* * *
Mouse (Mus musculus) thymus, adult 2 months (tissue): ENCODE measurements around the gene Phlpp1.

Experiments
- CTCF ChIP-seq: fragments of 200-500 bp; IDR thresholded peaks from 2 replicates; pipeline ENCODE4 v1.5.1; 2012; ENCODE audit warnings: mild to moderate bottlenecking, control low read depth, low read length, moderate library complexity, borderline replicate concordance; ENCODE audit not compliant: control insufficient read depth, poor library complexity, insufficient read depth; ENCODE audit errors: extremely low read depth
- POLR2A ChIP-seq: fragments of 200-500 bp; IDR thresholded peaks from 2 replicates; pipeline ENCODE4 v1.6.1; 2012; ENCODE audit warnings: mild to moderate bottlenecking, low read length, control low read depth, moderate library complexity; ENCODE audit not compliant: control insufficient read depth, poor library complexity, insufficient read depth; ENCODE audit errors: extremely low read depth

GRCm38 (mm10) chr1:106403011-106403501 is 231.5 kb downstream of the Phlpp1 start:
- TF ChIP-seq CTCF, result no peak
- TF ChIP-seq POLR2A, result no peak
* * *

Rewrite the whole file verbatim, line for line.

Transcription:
Mouse (Mus musculus) thymus, adult 2 months (tissue): ENCODE measurements around the gene Phlpp1.

Experiments
- CTCF ChIP-seq: fragments of 200-500 bp; IDR thresholded peaks from 2 replicates; pipeline ENCODE4 v1.5.1; 2012; ENCODE audit warnings: mild to moderate bottlenecking, control low read depth, low read length, moderate library complexity, borderline replicate concordance; ENCODE audit not compliant: control insufficient read depth, poor library complexity, insufficient read depth; ENCODE audit errors: extremely low read depth
- POLR2A ChIP-seq: fragments of 200-500 bp; IDR thresholded peaks from 2 replicates; pipeline ENCODE4 v1.6.1; 2012; ENCODE audit warnings: mild to moderate bottlenecking, low read length, control low read depth, moderate library complexity; ENCODE audit not compliant: control insufficient read depth, poor library complexity, insufficient read depth; ENCODE audit errors: extremely low read depth

GRCm38 (mm10) chr1:106403011-106403501 is 231.5 kb downstream of the Phlpp1 start:
- TF ChIP-seq CTCF, result no peak
- TF ChIP-seq POLR2A, result no peak